Mixed verdict for courts records

Federal courts will begin putting documents pertaining to civil cases online as soon as possible but will not post criminal case files, which often contain sensitive information such as names and addresses of law enforcement officers and crime witnesses.

The decision, approved by the Judicial Conference of the United States Sept. 19, will make federal court files available to anyone with a computer and a modem—and money to pay an access fee of 7 cents a page.

The Judicial Conference wrestled with "conflicting policies of privacy and access," said Judge Jerry Davis of the Committee on Court Administration and Case Management.

Most court files are public documents, but they enjoy a degree of privacy through "practical obscurity." For example, documents in Davis' Aberdeen, Miss., court house are not easy to get to because seeing them requires going to Aberdeen, entering a well-guarded court house and reviewing them under the eye of a clerk.

On the Internet, however, they would be available anywhere. That could increase the danger to law enforcement officials involved in arresting, prosecuting and jailing defendants and to witnesses who have testified against them.

Internet access also could make public such personal information as Social Security numbers, bank account numbers, medical records and names of children.

Because of the potential threat to law enforcement officials and witnesses, the Judicial Conference voted overwhelmingly against putting criminal case records online for at least two years. And they voted to put civil case documents online, but to withhold information including Social Security numbers, dates of birth, financial account numbers, names of minor children and proprietary business information.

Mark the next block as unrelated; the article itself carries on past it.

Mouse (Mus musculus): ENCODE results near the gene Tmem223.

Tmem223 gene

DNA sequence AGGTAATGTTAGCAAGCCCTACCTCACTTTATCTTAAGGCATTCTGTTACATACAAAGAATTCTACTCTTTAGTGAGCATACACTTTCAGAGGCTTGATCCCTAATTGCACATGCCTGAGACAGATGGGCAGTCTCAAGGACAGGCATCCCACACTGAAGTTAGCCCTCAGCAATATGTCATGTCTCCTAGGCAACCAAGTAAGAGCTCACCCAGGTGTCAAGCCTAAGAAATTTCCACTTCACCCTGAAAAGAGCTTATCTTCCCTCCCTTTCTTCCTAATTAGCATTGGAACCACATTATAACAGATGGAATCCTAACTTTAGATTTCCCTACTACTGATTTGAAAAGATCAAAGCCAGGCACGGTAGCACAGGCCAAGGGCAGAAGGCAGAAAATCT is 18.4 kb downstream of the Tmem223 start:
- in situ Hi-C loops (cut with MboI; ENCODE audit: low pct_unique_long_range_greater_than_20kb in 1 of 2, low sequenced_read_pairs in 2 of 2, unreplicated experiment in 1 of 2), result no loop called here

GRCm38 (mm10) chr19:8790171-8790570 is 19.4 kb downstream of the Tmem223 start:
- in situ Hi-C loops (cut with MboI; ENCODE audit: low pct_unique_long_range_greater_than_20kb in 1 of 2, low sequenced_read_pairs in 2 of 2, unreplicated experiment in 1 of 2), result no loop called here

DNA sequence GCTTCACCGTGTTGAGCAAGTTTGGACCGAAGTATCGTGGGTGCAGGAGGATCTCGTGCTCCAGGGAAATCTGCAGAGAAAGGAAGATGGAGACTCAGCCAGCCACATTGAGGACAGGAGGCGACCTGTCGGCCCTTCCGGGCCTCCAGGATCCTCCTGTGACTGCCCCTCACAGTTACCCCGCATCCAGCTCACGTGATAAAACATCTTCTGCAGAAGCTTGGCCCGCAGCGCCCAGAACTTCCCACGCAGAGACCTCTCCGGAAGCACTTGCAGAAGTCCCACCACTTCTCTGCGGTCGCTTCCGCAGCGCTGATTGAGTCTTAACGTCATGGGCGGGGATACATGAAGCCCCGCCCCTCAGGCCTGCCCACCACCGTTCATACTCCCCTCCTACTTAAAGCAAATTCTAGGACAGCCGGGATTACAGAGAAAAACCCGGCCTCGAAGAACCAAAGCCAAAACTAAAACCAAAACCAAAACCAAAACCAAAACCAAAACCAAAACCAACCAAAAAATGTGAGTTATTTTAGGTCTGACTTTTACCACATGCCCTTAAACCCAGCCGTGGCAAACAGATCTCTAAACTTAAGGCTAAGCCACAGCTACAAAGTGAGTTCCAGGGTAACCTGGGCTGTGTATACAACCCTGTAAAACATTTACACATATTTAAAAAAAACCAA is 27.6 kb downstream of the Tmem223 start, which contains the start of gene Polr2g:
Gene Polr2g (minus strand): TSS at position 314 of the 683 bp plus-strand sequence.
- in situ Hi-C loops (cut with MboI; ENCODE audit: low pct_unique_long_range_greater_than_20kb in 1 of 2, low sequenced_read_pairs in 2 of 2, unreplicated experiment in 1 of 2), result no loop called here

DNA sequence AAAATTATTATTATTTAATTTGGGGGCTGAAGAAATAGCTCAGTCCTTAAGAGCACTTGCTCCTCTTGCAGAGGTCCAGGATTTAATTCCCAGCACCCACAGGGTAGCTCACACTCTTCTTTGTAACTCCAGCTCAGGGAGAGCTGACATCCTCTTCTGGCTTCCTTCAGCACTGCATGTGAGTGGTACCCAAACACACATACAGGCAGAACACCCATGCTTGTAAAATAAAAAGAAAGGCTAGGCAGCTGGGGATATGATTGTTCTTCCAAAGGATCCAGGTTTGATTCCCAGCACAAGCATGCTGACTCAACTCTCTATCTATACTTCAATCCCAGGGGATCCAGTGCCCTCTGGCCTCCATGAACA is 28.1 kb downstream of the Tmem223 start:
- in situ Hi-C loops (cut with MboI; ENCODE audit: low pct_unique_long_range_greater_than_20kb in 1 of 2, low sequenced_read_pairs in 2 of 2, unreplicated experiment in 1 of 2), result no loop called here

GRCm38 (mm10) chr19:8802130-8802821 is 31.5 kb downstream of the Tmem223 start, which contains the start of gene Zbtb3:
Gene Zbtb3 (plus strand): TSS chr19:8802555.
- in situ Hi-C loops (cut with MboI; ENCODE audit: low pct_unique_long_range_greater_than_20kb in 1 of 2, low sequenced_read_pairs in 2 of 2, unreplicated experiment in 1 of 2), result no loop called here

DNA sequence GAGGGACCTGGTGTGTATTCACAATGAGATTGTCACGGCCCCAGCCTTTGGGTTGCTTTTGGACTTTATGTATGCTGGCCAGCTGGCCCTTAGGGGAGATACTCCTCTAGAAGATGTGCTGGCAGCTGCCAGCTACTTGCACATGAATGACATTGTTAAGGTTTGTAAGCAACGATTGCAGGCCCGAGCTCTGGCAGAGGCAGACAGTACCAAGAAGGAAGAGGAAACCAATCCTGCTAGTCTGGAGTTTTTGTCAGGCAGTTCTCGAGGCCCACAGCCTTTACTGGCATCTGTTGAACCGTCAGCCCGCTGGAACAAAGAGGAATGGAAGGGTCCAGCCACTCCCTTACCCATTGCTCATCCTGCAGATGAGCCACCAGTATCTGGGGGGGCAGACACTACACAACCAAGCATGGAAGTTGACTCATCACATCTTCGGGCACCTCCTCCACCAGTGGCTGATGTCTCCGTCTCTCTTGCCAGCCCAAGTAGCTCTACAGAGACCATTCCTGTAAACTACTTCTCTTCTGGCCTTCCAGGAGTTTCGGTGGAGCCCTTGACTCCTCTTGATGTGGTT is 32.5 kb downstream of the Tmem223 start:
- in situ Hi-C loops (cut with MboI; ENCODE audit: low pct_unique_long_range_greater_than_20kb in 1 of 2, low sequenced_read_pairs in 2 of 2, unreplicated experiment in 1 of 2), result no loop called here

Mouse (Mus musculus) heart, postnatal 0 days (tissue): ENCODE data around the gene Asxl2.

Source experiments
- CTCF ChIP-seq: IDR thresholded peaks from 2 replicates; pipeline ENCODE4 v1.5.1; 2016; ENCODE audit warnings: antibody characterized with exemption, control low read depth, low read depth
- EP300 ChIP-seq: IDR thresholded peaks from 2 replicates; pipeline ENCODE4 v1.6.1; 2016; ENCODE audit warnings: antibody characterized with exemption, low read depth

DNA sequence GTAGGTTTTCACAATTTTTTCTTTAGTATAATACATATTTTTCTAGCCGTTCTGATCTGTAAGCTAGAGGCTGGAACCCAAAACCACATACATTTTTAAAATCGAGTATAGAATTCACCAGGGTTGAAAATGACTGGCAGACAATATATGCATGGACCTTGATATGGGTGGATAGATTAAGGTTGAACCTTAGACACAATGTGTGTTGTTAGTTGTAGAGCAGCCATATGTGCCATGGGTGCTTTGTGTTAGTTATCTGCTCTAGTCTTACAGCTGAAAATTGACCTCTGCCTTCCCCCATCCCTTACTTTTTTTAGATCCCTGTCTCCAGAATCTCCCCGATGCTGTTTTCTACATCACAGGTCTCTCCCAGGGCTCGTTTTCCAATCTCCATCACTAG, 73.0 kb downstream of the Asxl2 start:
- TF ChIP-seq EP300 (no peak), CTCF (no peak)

Similar information blackouts will apply to bankruptcy case files.

Eventually the Judicial Conference will probably have to again consider putting criminal case files online, Davis said. "We will be guided a lot by our experience" with civil and bankruptcy cases, he said.

Case files are to be put online as federal courts acquire the necessary hardware and software, Davis said. Case files then will be available through the federal court's PacerNet system, which charges 7 cents a page to view, copy or download documents.

The fee compares to 50 cents a page to get photocopies at federal courthouses, said Dick Carelli, spokesman for the Administrative Office of the U.S. Courts. Money collected through PacerNet is used to support the system, he said.


  • Congress
    U.S. Capitol (Photo by M DOGAN / Shutterstock)

    Funding bill clears Congress, heads for president's desk

    The $1.3 trillion spending package passed the House of Representatives on March 22 and the Senate in the early hours of March 23. President Trump is expected to sign the bill, securing government funding for the remainder of fiscal year 2018.

  • 2018 Fed 100

    The 2018 Federal 100

    This year's Fed 100 winners show just how much committed and talented individuals can accomplish in federal IT. Read their profiles to learn more!

  • Census
    How tech can save money for 2020 census

    Trump campaign taps census question as a fund-raising tool

    A fundraising email for the Trump-Pence reelection campaign is trying to get supporters behind a controversial change to the census -- asking respondents whether or not they are U.S. citizens.

Stay Connected

FCW Update

Sign up for our newsletter.

I agree to this site's Privacy Policy.